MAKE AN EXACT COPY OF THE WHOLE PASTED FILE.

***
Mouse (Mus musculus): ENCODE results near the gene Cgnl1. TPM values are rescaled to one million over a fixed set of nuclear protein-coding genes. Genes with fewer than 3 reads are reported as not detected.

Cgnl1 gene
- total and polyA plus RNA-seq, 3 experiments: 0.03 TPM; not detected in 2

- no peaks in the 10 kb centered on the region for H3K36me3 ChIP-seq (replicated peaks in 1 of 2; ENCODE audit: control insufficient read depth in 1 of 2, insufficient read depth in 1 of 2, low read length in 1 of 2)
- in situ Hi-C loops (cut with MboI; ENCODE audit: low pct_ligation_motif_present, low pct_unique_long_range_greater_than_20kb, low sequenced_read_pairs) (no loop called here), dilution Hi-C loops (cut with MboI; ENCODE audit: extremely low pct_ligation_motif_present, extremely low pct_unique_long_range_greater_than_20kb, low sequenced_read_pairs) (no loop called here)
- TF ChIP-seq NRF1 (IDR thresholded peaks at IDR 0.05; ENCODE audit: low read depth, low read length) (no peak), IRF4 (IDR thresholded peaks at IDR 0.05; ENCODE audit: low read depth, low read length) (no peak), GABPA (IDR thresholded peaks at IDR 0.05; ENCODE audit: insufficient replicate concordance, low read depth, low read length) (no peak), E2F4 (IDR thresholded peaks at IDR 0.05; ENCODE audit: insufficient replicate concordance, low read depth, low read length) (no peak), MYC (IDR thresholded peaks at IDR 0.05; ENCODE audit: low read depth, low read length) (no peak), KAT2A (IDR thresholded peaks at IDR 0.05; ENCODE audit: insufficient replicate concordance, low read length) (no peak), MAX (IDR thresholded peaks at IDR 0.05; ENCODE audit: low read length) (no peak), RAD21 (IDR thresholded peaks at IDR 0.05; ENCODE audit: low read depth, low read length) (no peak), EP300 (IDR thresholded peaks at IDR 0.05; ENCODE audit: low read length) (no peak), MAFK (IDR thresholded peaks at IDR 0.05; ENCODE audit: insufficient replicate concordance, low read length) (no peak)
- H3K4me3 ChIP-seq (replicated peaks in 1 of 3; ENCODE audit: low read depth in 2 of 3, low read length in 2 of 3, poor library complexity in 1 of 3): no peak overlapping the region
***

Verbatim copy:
Mouse (Mus musculus): ENCODE results near the gene Cgnl1. TPM values are rescaled to one million over a fixed set of nuclear protein-coding genes. Genes with fewer than 3 reads are reported as not detected.

Cgnl1 gene
- total and polyA plus RNA-seq, 3 experiments: 0.03 TPM; not detected in 2

- no peaks in the 10 kb centered on the region for H3K36me3 ChIP-seq (replicated peaks in 1 of 2; ENCODE audit: control insufficient read depth in 1 of 2, insufficient read depth in 1 of 2, low read length in 1 of 2)
- in situ Hi-C loops (cut with MboI; ENCODE audit: low pct_ligation_motif_present, low pct_unique_long_range_greater_than_20kb, low sequenced_read_pairs) (no loop called here), dilution Hi-C loops (cut with MboI; ENCODE audit: extremely low pct_ligation_motif_present, extremely low pct_unique_long_range_greater_than_20kb, low sequenced_read_pairs) (no loop called here)
- TF ChIP-seq NRF1 (IDR thresholded peaks at IDR 0.05; ENCODE audit: low read depth, low read length) (no peak), IRF4 (IDR thresholded peaks at IDR 0.05; ENCODE audit: low read depth, low read length) (no peak), GABPA (IDR thresholded peaks at IDR 0.05; ENCODE audit: insufficient replicate concordance, low read depth, low read length) (no peak), E2F4 (IDR thresholded peaks at IDR 0.05; ENCODE audit: insufficient replicate concordance, low read depth, low read length) (no peak), MYC (IDR thresholded peaks at IDR 0.05; ENCODE audit: low read depth, low read length) (no peak), KAT2A (IDR thresholded peaks at IDR 0.05; ENCODE audit: insufficient replicate concordance, low read length) (no peak), MAX (IDR thresholded peaks at IDR 0.05; ENCODE audit: low read length) (no peak), RAD21 (IDR thresholded peaks at IDR 0.05; ENCODE audit: low read depth, low read length) (no peak), EP300 (IDR thresholded peaks at IDR 0.05; ENCODE audit: low read length) (no peak), MAFK (IDR thresholded peaks at IDR 0.05; ENCODE audit: insufficient replicate concordance, low read length) (no peak)
- H3K4me3 ChIP-seq (replicated peaks in 1 of 3; ENCODE audit: low read depth in 2 of 3, low read length in 2 of 3, poor library complexity in 1 of 3): no peak overlapping the region